Wine in cartons can become a 'successful niche' in the UK, industry experts believe, as the first Tetra Pak wines packaged in the country hit shop shelves.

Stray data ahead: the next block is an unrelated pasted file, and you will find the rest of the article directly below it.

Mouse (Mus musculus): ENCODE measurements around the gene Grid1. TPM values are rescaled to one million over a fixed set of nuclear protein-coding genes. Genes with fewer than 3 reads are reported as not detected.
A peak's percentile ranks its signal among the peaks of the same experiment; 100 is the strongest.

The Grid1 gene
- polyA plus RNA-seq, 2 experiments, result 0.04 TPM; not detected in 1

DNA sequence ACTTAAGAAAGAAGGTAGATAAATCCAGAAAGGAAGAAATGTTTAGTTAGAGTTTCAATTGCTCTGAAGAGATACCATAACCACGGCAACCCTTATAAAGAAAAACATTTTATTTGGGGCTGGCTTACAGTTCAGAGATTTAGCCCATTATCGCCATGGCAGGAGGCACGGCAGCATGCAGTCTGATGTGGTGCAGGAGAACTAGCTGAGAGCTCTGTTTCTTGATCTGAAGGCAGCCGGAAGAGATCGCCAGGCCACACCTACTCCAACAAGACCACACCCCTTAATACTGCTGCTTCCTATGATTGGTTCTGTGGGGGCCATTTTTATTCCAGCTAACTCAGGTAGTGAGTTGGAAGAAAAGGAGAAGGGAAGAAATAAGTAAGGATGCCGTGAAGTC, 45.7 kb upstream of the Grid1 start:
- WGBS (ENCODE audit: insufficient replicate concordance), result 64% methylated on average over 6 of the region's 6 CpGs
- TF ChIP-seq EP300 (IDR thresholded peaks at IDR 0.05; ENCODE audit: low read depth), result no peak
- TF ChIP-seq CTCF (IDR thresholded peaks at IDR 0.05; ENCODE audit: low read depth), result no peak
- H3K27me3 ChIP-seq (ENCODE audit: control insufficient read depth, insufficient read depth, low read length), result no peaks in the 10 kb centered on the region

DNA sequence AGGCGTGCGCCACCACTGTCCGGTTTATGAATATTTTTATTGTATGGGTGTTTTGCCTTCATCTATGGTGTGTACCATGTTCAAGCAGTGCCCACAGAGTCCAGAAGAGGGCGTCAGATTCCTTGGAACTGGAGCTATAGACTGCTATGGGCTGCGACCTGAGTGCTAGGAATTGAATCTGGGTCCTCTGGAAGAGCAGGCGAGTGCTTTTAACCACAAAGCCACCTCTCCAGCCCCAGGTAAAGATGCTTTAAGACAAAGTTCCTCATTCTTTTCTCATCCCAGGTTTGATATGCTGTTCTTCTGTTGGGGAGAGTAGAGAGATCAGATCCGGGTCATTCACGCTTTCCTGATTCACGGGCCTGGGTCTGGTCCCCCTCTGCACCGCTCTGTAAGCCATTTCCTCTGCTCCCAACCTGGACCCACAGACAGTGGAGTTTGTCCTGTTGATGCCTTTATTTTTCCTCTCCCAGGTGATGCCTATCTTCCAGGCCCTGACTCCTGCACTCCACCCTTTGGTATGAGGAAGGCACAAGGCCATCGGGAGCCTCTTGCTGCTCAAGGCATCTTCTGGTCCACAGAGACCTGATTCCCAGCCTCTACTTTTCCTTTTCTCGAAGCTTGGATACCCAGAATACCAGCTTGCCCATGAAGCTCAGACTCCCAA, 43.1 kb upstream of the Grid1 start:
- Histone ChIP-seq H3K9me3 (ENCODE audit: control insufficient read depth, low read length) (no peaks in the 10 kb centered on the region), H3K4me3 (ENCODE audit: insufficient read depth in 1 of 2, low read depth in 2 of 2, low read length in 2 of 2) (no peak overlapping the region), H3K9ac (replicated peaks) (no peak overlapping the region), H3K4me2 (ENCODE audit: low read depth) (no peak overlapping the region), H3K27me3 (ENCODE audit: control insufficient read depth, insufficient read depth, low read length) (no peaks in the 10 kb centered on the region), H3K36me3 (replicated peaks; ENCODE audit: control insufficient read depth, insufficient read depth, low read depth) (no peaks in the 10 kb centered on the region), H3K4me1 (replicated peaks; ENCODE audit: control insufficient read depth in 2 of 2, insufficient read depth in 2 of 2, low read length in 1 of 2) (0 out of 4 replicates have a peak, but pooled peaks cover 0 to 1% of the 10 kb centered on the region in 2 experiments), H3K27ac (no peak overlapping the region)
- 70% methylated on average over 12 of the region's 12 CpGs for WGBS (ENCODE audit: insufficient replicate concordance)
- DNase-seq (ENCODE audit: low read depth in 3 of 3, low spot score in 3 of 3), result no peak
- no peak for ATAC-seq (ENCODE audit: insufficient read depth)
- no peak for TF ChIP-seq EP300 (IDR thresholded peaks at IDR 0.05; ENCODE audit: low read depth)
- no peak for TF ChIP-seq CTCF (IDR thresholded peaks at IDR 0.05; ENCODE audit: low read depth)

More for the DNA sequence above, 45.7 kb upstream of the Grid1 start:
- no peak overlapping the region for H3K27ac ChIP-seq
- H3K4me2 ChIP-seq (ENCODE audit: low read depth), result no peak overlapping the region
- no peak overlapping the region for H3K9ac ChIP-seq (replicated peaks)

Wine importer Raisin Social has teamed up with UK-based Greencroft Bottling and Tetra Pak to launch wines from two South African producers in Tetra Pak.There are two Fairtrade wines from Du Toitskloof, a Cabernet Sauvignon-Merlot red and a Chenin Blanc-Sauvignon Blanc, which will be exclusively in Waitrose.Also, in an initial production run of 100,000 Tetra Pak cartons, will be a Shiraz-Cabernet Sauvignon, and a Chenin Blanc-Sauvignon Blanc from Namaqua wines, which will go into retailers including Costcutter, Budgens, Nisa and Londis.Globally, around 10% of subdue wines are packaged in cartons, which supporters say are lighter, simpler to recycle and more well-located than glass bottles.But, in the UK, a recent survey by Wine Intelligence found that bottles wait 'by far the most well loved choice'. There have been many attempts http://1000-facts-about-wine.com at selling wine in cartons in the UK, such as Boisset's French Rabbit; most have disastrous to go mainstream.Subdue, some believe that Tetra Pak may yet succeed where the likes of PET bottles and pouches have struggled. 'Of all the packaging that has come along recently, Tetra has more potentially useful attributes to it,' the COO of Wine Intelligence, Richard Halstead, told Decanter.com.Tetra Pak cartons are made from low-carbon raw materials, primarily containing paperboard made from wood.The majority of Tetra Pak in the UK is from responsibly managed forests, Raisin Social said in a press release.There are significant environmental advantages to Tetra Pak and similar paperboard cartons: while glass makes up around 40% of the consequence of a bottle of wine, a carton can be as small as 4%. Its square shape allows it to be packed more tightly than a bottle, meaning suitcases can be smaller and lighter and require less warehouse space.'Tetra has the potential to become a successful niche. Whether consumers accept it is now in the http://1000-facts-about-wine.com lap of the gods,' Halstead said.Raisin Social managing director Simon Halliday said that Tetra Pak wine offers better value-for-money. 'We believe there's going to be progression in the Tetra category,' he said.The Du Toitskloof wines will go into Waitrose at £4.99 per 75cl carton, following consumer research at the retailer.Previous to opening, wines in Tetra Pak have a shelf life of 18 months.